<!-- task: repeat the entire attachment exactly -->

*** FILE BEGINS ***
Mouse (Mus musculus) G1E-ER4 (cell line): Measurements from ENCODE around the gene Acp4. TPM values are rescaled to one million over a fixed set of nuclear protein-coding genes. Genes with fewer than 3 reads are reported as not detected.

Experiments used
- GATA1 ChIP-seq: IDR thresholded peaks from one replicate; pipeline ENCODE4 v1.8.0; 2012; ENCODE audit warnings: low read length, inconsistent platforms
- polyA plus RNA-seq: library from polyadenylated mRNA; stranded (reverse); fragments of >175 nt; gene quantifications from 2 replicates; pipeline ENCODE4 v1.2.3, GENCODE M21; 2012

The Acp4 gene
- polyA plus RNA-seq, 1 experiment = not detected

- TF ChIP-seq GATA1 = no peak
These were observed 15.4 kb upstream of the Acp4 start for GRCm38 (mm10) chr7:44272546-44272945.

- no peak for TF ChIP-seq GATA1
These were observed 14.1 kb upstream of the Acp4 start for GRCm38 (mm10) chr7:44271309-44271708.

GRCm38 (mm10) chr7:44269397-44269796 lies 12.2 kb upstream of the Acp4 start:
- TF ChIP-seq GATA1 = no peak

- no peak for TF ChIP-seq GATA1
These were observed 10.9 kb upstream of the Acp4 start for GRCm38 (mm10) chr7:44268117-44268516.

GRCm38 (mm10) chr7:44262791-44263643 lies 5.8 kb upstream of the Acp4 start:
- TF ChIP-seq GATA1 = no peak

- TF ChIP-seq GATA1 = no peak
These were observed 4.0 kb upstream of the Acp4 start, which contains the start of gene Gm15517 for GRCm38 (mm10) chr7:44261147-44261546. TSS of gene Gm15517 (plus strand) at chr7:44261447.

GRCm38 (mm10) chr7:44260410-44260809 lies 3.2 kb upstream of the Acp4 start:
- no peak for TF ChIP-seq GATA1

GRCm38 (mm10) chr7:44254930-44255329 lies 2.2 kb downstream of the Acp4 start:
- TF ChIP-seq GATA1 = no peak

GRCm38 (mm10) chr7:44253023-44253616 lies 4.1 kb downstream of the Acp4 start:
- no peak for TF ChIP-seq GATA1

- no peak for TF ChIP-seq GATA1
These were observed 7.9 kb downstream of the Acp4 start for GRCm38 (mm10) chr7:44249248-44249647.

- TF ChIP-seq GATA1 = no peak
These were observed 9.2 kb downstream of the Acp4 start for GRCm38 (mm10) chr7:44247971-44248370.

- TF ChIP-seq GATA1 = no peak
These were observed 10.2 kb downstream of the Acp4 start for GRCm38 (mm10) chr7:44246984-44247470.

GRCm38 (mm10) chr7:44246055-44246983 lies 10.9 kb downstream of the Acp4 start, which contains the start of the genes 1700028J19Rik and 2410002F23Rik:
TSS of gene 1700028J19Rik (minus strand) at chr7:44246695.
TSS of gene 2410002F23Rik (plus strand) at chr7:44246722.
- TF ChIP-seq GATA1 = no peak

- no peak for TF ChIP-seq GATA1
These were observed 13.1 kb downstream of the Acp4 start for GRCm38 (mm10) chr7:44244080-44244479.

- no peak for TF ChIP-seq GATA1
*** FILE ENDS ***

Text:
Mouse (Mus musculus) G1E-ER4 (cell line): Measurements from ENCODE around the gene Acp4. TPM values are rescaled to one million over a fixed set of nuclear protein-coding genes. Genes with fewer than 3 reads are reported as not detected.

Experiments used
- GATA1 ChIP-seq: IDR thresholded peaks from one replicate; pipeline ENCODE4 v1.8.0; 2012; ENCODE audit warnings: low read length, inconsistent platforms
- polyA plus RNA-seq: library from polyadenylated mRNA; stranded (reverse); fragments of >175 nt; gene quantifications from 2 replicates; pipeline ENCODE4 v1.2.3, GENCODE M21; 2012

The Acp4 gene
- polyA plus RNA-seq, 1 experiment = not detected

- TF ChIP-seq GATA1 = no peak
These were observed 15.4 kb upstream of the Acp4 start for GRCm38 (mm10) chr7:44272546-44272945.

- no peak for TF ChIP-seq GATA1
These were observed 14.1 kb upstream of the Acp4 start for GRCm38 (mm10) chr7:44271309-44271708.

GRCm38 (mm10) chr7:44269397-44269796 lies 12.2 kb upstream of the Acp4 start:
- TF ChIP-seq GATA1 = no peak

- no peak for TF ChIP-seq GATA1
These were observed 10.9 kb upstream of the Acp4 start for GRCm38 (mm10) chr7:44268117-44268516.

GRCm38 (mm10) chr7:44262791-44263643 lies 5.8 kb upstream of the Acp4 start:
- TF ChIP-seq GATA1 = no peak

- TF ChIP-seq GATA1 = no peak
These were observed 4.0 kb upstream of the Acp4 start, which contains the start of gene Gm15517 for GRCm38 (mm10) chr7:44261147-44261546. TSS of gene Gm15517 (plus strand) at chr7:44261447.

GRCm38 (mm10) chr7:44260410-44260809 lies 3.2 kb upstream of the Acp4 start:
- no peak for TF ChIP-seq GATA1

GRCm38 (mm10) chr7:44254930-44255329 lies 2.2 kb downstream of the Acp4 start:
- TF ChIP-seq GATA1 = no peak

GRCm38 (mm10) chr7:44253023-44253616 lies 4.1 kb downstream of the Acp4 start:
- no peak for TF ChIP-seq GATA1

- no peak for TF ChIP-seq GATA1
These were observed 7.9 kb downstream of the Acp4 start for GRCm38 (mm10) chr7:44249248-44249647.

- TF ChIP-seq GATA1 = no peak
These were observed 9.2 kb downstream of the Acp4 start for GRCm38 (mm10) chr7:44247971-44248370.

- TF ChIP-seq GATA1 = no peak
These were observed 10.2 kb downstream of the Acp4 start for GRCm38 (mm10) chr7:44246984-44247470.

GRCm38 (mm10) chr7:44246055-44246983 lies 10.9 kb downstream of the Acp4 start, which contains the start of the genes 1700028J19Rik and 2410002F23Rik:
TSS of gene 1700028J19Rik (minus strand) at chr7:44246695.
TSS of gene 2410002F23Rik (plus strand) at chr7:44246722.
- TF ChIP-seq GATA1 = no peak

- no peak for TF ChIP-seq GATA1
These were observed 13.1 kb downstream of the Acp4 start for GRCm38 (mm10) chr7:44244080-44244479.

- no peak for TF ChIP-seq GATA1